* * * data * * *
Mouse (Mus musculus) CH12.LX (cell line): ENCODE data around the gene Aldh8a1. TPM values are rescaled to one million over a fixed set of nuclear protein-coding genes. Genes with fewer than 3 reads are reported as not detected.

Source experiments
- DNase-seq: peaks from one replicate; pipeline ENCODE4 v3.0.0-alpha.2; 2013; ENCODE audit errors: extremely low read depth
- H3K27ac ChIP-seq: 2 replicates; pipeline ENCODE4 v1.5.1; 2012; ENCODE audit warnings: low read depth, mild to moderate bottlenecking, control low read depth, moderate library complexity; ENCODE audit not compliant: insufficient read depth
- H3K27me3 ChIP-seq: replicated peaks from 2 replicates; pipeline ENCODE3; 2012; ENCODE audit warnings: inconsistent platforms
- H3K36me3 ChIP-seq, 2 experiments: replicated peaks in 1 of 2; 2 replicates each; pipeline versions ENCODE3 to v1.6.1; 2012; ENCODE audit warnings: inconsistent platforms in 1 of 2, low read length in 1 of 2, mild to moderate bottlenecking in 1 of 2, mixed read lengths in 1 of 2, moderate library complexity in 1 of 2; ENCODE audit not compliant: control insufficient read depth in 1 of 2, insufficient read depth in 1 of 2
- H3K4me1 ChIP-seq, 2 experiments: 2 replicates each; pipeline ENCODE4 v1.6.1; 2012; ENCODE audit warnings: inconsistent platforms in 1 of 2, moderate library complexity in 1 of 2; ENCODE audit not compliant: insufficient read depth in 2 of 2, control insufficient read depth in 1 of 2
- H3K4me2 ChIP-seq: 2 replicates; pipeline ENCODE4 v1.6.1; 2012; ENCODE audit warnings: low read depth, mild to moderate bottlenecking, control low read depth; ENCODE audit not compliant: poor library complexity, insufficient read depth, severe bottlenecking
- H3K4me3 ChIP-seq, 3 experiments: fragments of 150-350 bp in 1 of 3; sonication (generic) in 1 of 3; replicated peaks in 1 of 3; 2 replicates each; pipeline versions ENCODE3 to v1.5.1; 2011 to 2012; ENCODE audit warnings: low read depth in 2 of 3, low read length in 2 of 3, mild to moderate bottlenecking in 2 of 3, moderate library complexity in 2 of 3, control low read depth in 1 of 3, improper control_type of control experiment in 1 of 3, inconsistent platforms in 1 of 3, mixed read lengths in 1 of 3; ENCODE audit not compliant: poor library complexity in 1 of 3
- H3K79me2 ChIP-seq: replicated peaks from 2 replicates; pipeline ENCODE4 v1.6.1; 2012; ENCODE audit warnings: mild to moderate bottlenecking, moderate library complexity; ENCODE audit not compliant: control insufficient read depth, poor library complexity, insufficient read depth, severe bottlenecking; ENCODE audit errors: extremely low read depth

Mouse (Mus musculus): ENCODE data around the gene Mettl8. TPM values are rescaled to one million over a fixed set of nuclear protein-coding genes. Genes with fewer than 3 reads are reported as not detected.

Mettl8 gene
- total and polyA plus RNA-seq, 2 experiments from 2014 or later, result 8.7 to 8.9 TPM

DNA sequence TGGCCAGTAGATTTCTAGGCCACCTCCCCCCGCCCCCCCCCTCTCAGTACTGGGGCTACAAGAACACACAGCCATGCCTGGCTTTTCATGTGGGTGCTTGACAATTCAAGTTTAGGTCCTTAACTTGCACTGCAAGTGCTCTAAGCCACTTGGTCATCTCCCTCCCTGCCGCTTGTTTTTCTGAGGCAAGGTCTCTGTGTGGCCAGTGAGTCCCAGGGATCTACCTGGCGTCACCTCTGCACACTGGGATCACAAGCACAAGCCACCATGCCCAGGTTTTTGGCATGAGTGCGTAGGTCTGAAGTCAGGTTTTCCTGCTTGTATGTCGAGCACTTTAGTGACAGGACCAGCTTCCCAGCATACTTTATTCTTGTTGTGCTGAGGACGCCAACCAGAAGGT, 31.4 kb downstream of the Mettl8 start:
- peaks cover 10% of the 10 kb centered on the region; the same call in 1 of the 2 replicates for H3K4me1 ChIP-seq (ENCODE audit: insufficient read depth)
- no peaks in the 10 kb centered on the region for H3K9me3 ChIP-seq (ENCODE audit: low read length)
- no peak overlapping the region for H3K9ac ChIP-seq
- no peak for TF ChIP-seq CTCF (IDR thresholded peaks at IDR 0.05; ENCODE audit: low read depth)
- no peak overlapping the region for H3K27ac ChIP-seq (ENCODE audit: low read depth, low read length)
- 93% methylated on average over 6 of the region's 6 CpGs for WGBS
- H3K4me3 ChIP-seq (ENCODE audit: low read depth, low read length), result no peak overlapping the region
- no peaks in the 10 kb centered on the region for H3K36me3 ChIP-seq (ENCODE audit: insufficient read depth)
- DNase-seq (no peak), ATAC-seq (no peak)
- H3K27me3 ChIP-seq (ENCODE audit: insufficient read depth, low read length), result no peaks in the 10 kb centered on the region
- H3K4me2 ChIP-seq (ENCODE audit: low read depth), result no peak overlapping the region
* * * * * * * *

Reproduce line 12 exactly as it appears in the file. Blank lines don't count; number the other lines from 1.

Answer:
Mettl8 gene